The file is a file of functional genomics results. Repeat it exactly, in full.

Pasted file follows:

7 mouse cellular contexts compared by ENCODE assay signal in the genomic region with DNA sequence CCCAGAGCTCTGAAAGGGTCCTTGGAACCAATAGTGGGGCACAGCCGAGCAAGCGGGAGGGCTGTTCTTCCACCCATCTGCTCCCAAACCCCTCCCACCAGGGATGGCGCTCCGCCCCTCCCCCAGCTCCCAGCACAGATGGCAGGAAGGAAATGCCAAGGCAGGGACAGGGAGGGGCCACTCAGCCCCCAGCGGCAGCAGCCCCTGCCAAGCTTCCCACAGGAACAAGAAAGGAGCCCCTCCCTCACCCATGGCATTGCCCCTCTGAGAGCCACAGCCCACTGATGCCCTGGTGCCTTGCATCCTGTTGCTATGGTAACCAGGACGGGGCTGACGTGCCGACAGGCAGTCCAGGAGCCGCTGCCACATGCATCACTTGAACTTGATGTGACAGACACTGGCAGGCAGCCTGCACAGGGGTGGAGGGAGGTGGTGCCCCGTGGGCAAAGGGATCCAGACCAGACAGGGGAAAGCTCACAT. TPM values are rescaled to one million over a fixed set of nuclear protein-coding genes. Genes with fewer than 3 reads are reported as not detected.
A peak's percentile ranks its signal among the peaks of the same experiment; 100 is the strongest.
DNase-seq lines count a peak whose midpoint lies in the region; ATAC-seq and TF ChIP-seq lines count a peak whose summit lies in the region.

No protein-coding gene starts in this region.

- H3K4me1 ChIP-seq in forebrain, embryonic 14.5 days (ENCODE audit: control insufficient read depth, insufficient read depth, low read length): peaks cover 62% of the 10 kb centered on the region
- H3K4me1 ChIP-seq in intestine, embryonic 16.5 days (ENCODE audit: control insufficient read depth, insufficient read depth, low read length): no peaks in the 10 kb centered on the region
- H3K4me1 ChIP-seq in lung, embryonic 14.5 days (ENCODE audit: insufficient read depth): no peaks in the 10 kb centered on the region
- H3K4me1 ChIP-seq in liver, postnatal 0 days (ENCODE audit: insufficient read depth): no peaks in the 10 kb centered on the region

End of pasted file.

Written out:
7 mouse cellular contexts compared by ENCODE assay signal in the genomic region with DNA sequence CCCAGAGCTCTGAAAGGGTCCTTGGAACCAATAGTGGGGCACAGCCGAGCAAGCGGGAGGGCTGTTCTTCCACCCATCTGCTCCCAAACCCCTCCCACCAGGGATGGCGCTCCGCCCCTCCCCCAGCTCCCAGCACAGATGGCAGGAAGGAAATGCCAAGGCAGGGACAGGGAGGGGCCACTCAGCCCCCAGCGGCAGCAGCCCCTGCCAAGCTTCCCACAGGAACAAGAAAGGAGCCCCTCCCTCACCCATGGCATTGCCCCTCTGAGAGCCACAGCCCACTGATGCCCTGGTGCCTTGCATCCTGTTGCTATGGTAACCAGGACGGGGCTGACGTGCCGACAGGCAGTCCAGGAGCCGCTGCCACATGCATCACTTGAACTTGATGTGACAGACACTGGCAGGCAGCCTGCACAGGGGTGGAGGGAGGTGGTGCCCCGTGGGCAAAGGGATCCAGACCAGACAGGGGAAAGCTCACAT. TPM values are rescaled to one million over a fixed set of nuclear protein-coding genes. Genes with fewer than 3 reads are reported as not detected.
A peak's percentile ranks its signal among the peaks of the same experiment; 100 is the strongest.
DNase-seq lines count a peak whose midpoint lies in the region; ATAC-seq and TF ChIP-seq lines count a peak whose summit lies in the region.

No protein-coding gene starts in this region.

- H3K4me1 ChIP-seq in forebrain, embryonic 14.5 days (ENCODE audit: control insufficient read depth, insufficient read depth, low read length): peaks cover 62% of the 10 kb centered on the region
- H3K4me1 ChIP-seq in intestine, embryonic 16.5 days (ENCODE audit: control insufficient read depth, insufficient read depth, low read length): no peaks in the 10 kb centered on the region
- H3K4me1 ChIP-seq in lung, embryonic 14.5 days (ENCODE audit: insufficient read depth): no peaks in the 10 kb centered on the region
- H3K4me1 ChIP-seq in liver, postnatal 0 days (ENCODE audit: insufficient read depth): no peaks in the 10 kb centered on the region